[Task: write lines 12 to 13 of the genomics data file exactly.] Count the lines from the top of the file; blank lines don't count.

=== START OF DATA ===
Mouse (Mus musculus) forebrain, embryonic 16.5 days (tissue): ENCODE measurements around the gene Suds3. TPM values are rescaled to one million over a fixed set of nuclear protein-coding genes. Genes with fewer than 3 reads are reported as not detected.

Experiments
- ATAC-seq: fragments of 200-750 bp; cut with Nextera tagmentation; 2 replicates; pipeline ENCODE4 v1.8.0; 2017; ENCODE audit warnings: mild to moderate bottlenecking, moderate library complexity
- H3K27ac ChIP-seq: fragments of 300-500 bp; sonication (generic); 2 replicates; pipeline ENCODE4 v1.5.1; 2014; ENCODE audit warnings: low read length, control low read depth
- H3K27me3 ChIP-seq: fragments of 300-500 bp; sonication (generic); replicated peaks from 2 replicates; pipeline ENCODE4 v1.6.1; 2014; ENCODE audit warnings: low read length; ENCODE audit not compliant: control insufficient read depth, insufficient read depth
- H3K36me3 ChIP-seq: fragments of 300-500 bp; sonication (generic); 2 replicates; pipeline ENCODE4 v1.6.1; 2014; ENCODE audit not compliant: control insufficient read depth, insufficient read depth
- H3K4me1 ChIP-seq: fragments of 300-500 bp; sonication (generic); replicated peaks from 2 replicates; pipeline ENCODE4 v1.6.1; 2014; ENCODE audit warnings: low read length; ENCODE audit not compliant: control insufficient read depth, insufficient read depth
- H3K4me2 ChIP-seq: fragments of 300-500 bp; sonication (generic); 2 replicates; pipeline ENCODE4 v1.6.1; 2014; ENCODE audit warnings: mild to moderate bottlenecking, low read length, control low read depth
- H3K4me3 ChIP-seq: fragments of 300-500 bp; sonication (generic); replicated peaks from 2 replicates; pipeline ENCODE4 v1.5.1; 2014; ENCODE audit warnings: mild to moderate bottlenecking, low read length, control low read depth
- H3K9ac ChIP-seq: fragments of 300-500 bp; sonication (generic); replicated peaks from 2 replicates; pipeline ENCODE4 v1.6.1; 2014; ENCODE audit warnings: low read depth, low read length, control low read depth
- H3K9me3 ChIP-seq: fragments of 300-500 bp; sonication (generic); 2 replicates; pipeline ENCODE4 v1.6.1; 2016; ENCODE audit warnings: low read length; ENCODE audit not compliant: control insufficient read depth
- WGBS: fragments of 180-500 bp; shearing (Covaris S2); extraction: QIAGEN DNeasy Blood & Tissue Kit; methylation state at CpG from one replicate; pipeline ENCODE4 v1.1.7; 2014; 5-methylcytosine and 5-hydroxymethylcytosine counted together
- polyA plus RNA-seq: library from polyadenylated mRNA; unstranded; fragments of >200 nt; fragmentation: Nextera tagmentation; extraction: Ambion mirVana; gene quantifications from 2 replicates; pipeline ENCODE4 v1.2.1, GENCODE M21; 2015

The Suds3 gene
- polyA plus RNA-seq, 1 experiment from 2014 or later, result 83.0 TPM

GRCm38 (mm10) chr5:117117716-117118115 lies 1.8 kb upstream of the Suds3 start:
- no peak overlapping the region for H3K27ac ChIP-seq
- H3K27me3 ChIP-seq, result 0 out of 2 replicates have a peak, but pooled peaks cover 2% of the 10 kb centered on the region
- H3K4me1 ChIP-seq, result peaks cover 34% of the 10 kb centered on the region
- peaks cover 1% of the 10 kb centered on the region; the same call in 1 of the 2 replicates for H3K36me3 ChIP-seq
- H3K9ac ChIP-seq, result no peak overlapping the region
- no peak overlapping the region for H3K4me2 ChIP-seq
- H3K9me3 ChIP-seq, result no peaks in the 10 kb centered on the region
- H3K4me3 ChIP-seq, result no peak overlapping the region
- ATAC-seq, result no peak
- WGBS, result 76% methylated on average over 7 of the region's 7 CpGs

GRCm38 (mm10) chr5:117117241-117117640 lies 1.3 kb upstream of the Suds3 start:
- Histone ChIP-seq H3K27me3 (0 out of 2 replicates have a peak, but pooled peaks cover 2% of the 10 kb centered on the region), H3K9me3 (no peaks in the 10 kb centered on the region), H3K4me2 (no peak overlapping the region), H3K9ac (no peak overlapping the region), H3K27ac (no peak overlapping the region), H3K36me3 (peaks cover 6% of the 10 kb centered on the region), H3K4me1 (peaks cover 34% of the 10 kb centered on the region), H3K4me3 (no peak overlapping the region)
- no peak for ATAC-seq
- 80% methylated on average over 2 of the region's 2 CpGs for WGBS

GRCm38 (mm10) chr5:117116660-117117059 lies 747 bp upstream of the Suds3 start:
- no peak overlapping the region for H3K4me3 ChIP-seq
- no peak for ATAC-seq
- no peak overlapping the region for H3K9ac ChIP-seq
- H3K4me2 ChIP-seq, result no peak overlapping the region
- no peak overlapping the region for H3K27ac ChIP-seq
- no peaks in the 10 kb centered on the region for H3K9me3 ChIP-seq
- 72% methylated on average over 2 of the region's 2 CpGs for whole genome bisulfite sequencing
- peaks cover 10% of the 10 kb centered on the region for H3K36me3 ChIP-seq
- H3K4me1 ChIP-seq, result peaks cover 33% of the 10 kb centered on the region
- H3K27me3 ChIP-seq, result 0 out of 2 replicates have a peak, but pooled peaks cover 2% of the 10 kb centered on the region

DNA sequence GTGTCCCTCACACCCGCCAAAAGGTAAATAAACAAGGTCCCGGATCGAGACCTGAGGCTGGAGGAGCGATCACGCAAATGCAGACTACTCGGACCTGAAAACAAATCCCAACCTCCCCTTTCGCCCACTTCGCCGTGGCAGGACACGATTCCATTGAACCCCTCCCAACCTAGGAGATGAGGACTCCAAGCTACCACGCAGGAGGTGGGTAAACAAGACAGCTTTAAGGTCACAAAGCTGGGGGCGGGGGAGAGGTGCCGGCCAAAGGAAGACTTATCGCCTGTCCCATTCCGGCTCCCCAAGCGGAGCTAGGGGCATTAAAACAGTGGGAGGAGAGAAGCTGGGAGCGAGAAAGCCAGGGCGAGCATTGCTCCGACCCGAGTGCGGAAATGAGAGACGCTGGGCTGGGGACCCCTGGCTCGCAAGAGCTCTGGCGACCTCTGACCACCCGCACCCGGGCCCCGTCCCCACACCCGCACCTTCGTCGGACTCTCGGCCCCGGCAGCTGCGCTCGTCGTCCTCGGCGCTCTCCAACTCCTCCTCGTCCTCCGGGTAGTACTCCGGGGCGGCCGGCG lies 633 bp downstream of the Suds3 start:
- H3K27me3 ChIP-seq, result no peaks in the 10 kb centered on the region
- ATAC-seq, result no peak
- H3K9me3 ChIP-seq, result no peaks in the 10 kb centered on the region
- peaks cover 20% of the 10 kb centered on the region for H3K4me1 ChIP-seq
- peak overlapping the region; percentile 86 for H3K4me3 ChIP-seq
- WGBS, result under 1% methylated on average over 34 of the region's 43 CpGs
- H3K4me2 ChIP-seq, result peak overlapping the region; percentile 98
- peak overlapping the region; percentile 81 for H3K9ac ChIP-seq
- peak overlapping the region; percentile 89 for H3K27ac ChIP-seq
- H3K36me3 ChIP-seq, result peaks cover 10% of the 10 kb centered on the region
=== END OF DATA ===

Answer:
- WGBS: fragments of 180-500 bp; shearing (Covaris S2); extraction: QIAGEN DNeasy Blood & Tissue Kit; methylation state at CpG from one replicate; pipeline ENCODE4 v1.1.7; 2014; 5-methylcytosine and 5-hydroxymethylcytosine counted together
- polyA plus RNA-seq: library from polyadenylated mRNA; unstranded; fragments of >200 nt; fragmentation: Nextera tagmentation; extraction: Ambion mirVana; gene quantifications from 2 replicates; pipeline ENCODE4 v1.2.1, GENCODE M21; 2015